• Nabe: Bring out your kotatsu and all your friends and family; tonight we’ll be staying in for a dish that brings people together into a warm setting like no other food–nabe.  I’m a huge fan of stews, soups, and pretty much any dish that warms you up, while also promoting community involvement.  Also known as a one-pot dish, nabe comes in many forms, all of which comprise of the cooks dumping a bunch of ingredients all at once into the stock.  This stock can be either lightly or strongly flavored, depending on the type of atmosphere and taste you want to share with your fellow nabe partakers.  Here is yet another dish which I can only dream of eating one day, but I know that when the chance finally arises, I’ll have no reservations in trying out every variety that I possibly can.
  • Takoyaki: Pardon the topic image, which features Megurine Luka of Vocaloid in her Tako form, and committing cannibalism with takoyaki.  I couldn’t help myself from sharing this barbaric cuteness.  Takoyaki, or octopus balls (not octopus testicles, but bread balls filled with diced octopus), is a popular stall food in Japan, and one you’d have no problem finding at a community or school festival, as well as at a street stall.  There’s just something about these orbs with their dark sauce and green and dried bonito topping that beckons me.  Oh, takoyaki, one day I, too, must stand and watch a stall vendor quickly cook you up, before feasting on your bite-sized goodness.
  • Taiyaki: I first encountered taiyaki with my 2nd-ever watched anime, Azumanga Daioh.  In one specific episode, which is my favorite episode of the series to date, the girls’ school holds a cultural fair.  Chiyo-chan and Osaka take a break from their hard work in their class’ cafe and proceed to visit their peers’ presentations.  In one memorable scene, Osaka ends up having to feed Chiyo her taiyaki, as the penguin-outfitted child prodigy is unable to reach the taiyaki to her mouth.  It’s a bit tough to see in the image, but taiyaki is a fish-shaped cake, made of batter much like the type used for pancakes or waffles, and usually filled with red bean paste.  There are other types of fillings available, depending on where you go, but it’s the popular red bean paste that interests me the most.  While I have had goods filled with the sweetened azuki beans, I’ve never been able to eat taiyaki.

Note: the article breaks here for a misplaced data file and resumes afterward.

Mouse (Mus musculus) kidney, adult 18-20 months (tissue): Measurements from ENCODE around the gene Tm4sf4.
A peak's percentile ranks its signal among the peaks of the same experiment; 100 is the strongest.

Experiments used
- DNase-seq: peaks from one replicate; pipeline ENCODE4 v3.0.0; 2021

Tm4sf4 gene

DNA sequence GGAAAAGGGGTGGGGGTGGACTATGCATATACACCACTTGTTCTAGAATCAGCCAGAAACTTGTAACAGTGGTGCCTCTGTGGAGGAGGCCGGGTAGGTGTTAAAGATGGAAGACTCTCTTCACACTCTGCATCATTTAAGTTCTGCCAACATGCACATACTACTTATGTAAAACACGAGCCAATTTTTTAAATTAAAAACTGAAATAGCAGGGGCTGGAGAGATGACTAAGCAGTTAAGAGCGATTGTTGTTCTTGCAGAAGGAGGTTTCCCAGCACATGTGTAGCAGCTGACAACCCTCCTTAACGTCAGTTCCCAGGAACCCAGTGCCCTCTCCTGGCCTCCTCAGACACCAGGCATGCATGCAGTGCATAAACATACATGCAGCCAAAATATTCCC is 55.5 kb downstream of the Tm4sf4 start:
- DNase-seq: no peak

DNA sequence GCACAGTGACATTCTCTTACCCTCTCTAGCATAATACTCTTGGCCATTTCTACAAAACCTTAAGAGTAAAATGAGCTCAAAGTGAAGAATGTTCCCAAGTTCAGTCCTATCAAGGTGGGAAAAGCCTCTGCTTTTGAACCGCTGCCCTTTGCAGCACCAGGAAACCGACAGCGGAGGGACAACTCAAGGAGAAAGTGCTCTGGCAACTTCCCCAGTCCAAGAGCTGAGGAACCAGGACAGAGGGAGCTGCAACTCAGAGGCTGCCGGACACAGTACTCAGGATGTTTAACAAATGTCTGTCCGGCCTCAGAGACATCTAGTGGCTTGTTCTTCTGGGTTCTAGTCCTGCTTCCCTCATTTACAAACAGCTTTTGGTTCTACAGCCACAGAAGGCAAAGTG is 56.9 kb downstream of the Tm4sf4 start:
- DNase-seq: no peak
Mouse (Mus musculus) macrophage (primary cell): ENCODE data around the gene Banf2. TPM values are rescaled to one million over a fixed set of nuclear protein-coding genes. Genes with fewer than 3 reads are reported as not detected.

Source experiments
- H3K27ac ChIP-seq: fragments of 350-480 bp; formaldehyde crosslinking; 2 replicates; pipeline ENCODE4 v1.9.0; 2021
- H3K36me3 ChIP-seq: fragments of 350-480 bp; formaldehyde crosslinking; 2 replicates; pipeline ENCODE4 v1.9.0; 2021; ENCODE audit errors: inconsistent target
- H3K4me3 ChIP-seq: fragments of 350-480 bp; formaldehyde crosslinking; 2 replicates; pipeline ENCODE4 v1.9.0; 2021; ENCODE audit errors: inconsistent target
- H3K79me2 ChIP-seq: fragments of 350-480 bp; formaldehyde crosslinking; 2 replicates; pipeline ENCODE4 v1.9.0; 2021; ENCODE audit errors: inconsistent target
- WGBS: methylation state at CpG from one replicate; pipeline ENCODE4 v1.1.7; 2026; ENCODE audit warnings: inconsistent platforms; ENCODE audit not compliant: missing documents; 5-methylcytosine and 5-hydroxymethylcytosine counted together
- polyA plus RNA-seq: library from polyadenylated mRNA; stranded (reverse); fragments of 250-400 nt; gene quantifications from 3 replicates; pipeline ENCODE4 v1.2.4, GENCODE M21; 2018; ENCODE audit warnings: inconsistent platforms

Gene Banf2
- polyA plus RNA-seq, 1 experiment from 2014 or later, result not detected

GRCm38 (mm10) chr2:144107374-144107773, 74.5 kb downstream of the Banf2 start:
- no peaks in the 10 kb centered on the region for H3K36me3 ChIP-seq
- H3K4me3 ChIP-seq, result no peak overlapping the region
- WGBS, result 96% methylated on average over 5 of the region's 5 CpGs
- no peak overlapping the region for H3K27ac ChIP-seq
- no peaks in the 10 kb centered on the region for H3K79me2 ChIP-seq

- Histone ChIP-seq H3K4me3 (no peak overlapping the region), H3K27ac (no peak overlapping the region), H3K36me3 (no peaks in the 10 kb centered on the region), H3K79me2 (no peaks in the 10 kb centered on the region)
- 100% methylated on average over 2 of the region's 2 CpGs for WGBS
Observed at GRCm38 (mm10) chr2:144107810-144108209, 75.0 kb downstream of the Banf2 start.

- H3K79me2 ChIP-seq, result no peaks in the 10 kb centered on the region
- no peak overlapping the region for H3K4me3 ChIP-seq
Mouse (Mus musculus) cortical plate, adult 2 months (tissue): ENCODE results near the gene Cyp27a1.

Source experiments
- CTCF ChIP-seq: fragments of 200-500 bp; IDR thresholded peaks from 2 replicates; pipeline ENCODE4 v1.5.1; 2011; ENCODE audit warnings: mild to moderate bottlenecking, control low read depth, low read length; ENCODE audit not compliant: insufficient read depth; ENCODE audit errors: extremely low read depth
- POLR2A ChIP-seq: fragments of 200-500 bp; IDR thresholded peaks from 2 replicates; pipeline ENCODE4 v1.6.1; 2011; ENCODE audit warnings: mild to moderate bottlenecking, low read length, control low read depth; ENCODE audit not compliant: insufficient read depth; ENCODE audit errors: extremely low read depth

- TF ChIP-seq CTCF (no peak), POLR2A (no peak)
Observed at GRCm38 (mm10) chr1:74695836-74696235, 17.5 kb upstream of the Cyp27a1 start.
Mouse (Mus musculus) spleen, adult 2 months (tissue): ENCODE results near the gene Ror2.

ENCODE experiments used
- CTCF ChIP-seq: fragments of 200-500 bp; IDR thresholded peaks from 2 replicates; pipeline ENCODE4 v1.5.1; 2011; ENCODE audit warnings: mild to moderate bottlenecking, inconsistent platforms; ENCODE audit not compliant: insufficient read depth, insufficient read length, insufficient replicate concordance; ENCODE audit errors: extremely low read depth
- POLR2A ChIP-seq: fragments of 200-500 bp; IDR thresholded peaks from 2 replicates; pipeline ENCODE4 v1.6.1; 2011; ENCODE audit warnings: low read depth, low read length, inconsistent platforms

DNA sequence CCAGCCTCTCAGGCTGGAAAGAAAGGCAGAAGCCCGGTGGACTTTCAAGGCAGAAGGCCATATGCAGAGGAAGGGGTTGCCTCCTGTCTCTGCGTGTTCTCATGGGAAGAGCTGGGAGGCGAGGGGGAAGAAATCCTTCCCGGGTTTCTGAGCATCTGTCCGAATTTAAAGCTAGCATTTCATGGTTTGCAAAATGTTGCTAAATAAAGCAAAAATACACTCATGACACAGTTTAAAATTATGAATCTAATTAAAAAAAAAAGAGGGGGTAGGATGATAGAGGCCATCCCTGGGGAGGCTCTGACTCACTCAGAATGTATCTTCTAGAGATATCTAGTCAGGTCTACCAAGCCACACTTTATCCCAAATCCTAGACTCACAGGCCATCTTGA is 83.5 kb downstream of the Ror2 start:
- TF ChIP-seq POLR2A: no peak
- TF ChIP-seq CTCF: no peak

It was pretty tough to limit myself to these few food items, as there are plenty of other main dishes and snacks that catch my interest (sushi, sashimi, udon, sukiyaki, soba, gyudon, dango, daifuku…the list goes on and on).  If you’ve eaten any of the named foods that I haven’t tried, let me know what you thought about them.  Also feel free to name your own favorites that aren’t listed on here >.<

8 thoughts on “Marina’s Favorites – Nom Nom Anime Foods

  1. Reading that made me hungry. I really like curry, as you know. I think I would also try the taiyaki. It sounds like a delicious pastry snack. The pudding looks rather flannish, so that could be hit or miss for me. The hamburger steak would just be for the fun of eating something that has a egg flower on top of it. Time to eat a snack!

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    • I, too, made curry for the first time in a long time. And this time around I made a double portion for 5 people, so I was able to finally make curry n a huge pot like they always do in anime :p I was strangely satisfied. Glad you loved your spicy curry (I find non-spicy curry flavorless)!

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    • I’ve eaten Melon Pan only once, and I was doubtful about its quality since it was the last one available in a hidden little comic shop. I found it….unsatisfying? It was just simply bread flavored kind of like melon. I expected something like a filling or something. It wasn’t even covered with the thin, crispy layer that it was supposed to have; it was just…squishy.

      Of course I don’t want to dissuade you from someday trying it🙂 I plan on getting me some authentic melon pan on the day I finally visit Japan. That and many, many other foods >.<